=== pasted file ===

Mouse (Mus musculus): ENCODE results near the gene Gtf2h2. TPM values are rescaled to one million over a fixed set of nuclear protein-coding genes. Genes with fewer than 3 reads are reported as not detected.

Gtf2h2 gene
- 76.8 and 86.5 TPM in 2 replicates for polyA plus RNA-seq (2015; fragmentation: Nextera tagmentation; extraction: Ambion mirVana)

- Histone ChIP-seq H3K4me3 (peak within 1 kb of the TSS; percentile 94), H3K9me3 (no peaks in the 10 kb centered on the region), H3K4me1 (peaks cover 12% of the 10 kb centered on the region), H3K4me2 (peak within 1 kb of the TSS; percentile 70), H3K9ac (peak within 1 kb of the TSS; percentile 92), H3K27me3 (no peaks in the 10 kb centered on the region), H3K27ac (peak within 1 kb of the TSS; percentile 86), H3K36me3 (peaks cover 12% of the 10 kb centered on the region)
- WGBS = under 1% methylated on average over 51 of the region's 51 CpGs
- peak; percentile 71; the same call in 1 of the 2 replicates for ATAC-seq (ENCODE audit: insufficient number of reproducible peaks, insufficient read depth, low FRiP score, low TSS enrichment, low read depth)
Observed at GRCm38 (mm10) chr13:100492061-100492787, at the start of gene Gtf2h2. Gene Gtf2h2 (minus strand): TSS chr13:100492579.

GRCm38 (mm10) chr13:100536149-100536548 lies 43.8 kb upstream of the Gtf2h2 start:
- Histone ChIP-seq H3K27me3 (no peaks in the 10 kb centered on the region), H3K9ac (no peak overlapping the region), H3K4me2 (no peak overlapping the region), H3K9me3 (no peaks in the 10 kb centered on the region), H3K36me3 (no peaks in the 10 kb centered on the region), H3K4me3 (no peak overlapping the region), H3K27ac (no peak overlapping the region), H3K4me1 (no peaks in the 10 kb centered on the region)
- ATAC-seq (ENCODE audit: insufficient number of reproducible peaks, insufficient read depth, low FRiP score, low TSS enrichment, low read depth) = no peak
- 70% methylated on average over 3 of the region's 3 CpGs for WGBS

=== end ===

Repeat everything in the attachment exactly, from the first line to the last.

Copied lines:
Mouse (Mus musculus): ENCODE results near the gene Gtf2h2. TPM values are rescaled to one million over a fixed set of nuclear protein-coding genes. Genes with fewer than 3 reads are reported as not detected.

Gtf2h2 gene
- 76.8 and 86.5 TPM in 2 replicates for polyA plus RNA-seq (2015; fragmentation: Nextera tagmentation; extraction: Ambion mirVana)

- Histone ChIP-seq H3K4me3 (peak within 1 kb of the TSS; percentile 94), H3K9me3 (no peaks in the 10 kb centered on the region), H3K4me1 (peaks cover 12% of the 10 kb centered on the region), H3K4me2 (peak within 1 kb of the TSS; percentile 70), H3K9ac (peak within 1 kb of the TSS; percentile 92), H3K27me3 (no peaks in the 10 kb centered on the region), H3K27ac (peak within 1 kb of the TSS; percentile 86), H3K36me3 (peaks cover 12% of the 10 kb centered on the region)
- WGBS = under 1% methylated on average over 51 of the region's 51 CpGs
- peak; percentile 71; the same call in 1 of the 2 replicates for ATAC-seq (ENCODE audit: insufficient number of reproducible peaks, insufficient read depth, low FRiP score, low TSS enrichment, low read depth)
Observed at GRCm38 (mm10) chr13:100492061-100492787, at the start of gene Gtf2h2. Gene Gtf2h2 (minus strand): TSS chr13:100492579.

GRCm38 (mm10) chr13:100536149-100536548 lies 43.8 kb upstream of the Gtf2h2 start:
- Histone ChIP-seq H3K27me3 (no peaks in the 10 kb centered on the region), H3K9ac (no peak overlapping the region), H3K4me2 (no peak overlapping the region), H3K9me3 (no peaks in the 10 kb centered on the region), H3K36me3 (no peaks in the 10 kb centered on the region), H3K4me3 (no peak overlapping the region), H3K27ac (no peak overlapping the region), H3K4me1 (no peaks in the 10 kb centered on the region)
- ATAC-seq (ENCODE audit: insufficient number of reproducible peaks, insufficient read depth, low FRiP score, low TSS enrichment, low read depth) = no peak
- 70% methylated on average over 3 of the region's 3 CpGs for WGBS